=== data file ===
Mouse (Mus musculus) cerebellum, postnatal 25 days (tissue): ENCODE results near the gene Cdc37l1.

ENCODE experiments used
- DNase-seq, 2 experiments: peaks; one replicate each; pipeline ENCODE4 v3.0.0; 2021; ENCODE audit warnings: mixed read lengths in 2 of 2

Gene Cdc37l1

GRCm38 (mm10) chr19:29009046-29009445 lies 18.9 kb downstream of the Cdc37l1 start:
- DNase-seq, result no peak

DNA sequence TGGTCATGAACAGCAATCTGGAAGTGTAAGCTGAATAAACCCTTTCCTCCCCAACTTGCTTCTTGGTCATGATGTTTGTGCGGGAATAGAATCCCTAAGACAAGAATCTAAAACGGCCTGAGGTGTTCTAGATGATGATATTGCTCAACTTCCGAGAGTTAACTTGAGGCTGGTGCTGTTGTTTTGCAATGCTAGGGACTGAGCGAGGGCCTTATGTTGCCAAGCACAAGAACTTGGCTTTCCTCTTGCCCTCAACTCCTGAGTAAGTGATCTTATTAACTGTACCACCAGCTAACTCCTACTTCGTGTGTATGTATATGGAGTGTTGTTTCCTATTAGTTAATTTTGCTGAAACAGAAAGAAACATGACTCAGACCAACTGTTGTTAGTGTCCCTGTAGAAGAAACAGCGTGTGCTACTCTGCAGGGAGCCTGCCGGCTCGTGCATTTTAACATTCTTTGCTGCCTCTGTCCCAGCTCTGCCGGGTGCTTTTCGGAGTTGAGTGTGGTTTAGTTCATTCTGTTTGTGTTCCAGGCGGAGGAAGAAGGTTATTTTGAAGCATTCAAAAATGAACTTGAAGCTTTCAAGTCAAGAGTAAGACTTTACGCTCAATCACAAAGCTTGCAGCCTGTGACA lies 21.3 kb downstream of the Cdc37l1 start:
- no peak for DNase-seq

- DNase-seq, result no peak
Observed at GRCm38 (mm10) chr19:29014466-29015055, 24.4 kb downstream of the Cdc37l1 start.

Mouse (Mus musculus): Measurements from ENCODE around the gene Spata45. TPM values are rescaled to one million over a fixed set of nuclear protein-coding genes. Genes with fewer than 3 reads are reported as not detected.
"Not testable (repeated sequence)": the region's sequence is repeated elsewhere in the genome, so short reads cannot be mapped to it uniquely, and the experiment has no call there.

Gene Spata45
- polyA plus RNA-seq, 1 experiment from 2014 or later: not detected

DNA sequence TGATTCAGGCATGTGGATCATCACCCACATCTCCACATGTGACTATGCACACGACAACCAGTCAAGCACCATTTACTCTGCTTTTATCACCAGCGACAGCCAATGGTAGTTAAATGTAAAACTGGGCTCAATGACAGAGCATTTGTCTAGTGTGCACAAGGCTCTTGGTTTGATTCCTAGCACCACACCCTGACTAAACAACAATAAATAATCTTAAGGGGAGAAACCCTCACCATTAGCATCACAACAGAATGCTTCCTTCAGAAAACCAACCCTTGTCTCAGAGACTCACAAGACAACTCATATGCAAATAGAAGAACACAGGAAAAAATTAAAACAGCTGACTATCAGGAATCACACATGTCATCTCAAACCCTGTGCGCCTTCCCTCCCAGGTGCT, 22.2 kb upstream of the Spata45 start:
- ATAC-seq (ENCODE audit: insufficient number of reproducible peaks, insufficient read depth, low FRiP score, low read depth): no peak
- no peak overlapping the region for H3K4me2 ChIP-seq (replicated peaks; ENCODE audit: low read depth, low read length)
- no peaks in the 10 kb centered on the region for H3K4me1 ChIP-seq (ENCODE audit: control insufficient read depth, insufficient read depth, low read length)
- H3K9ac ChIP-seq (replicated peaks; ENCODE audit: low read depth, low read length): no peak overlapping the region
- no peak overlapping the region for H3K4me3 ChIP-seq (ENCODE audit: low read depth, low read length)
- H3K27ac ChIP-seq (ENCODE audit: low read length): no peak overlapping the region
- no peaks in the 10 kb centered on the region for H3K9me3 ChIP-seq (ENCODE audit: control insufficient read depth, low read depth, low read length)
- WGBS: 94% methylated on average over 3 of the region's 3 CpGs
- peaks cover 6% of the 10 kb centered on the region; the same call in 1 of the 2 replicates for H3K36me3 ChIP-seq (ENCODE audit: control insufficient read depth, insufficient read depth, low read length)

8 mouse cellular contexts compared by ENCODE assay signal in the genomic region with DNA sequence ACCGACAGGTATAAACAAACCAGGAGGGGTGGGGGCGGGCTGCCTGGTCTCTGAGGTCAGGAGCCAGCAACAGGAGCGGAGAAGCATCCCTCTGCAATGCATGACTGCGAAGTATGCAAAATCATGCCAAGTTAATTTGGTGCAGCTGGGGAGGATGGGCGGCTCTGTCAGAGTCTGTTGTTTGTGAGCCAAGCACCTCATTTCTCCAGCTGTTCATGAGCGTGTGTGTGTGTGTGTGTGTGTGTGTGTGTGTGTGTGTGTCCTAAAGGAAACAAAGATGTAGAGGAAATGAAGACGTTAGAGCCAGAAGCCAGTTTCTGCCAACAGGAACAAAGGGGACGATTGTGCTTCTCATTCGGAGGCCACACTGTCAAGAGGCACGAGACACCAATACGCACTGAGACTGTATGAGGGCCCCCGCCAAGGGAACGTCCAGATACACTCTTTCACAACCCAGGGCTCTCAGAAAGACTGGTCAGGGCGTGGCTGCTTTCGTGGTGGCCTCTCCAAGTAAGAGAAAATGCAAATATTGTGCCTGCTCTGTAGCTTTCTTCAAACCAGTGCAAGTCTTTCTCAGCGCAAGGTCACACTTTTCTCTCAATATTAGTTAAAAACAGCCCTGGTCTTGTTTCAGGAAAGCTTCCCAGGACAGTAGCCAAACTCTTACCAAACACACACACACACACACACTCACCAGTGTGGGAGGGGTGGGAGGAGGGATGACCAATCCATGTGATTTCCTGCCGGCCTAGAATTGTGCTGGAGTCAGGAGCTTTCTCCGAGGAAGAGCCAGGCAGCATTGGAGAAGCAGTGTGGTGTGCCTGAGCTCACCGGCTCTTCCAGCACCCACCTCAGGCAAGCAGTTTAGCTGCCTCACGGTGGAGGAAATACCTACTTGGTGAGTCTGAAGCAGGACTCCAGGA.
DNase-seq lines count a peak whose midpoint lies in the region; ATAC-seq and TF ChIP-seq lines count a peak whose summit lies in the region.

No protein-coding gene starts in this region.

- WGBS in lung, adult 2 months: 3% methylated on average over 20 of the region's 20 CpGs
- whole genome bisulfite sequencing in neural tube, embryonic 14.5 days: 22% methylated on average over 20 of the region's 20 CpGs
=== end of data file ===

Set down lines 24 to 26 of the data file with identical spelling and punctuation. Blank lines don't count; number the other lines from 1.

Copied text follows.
- peaks cover 6% of the 10 kb centered on the region; the same call in 1 of the 2 replicates for H3K36me3 ChIP-seq (ENCODE audit: control insufficient read depth, insufficient read depth, low read length)

8 mouse cellular contexts compared by ENCODE assay signal in the genomic region with DNA sequence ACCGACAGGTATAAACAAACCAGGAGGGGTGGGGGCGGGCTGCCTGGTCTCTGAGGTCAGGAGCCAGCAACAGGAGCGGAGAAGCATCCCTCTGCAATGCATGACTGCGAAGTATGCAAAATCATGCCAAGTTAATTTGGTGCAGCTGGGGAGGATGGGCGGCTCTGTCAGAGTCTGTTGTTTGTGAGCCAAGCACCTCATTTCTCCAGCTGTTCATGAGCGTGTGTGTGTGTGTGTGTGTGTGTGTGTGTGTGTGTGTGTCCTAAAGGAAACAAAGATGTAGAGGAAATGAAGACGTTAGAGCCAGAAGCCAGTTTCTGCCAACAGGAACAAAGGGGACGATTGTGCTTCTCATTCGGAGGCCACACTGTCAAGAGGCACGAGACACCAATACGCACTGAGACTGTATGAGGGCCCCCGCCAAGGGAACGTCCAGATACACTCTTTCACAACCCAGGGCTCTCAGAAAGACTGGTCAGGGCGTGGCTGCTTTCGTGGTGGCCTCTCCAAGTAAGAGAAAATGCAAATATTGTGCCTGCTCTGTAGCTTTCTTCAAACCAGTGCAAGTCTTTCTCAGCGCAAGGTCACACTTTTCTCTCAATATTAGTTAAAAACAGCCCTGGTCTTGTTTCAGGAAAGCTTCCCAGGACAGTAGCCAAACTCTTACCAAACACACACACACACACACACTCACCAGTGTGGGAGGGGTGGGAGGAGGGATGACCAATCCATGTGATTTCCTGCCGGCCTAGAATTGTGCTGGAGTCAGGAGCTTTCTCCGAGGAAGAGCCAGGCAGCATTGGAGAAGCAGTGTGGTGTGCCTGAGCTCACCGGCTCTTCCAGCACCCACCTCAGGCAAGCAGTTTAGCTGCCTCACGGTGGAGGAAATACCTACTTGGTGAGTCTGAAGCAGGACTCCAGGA.
DNase-seq lines count a peak whose midpoint lies in the region; ATAC-seq and TF ChIP-seq lines count a peak whose summit lies in the region.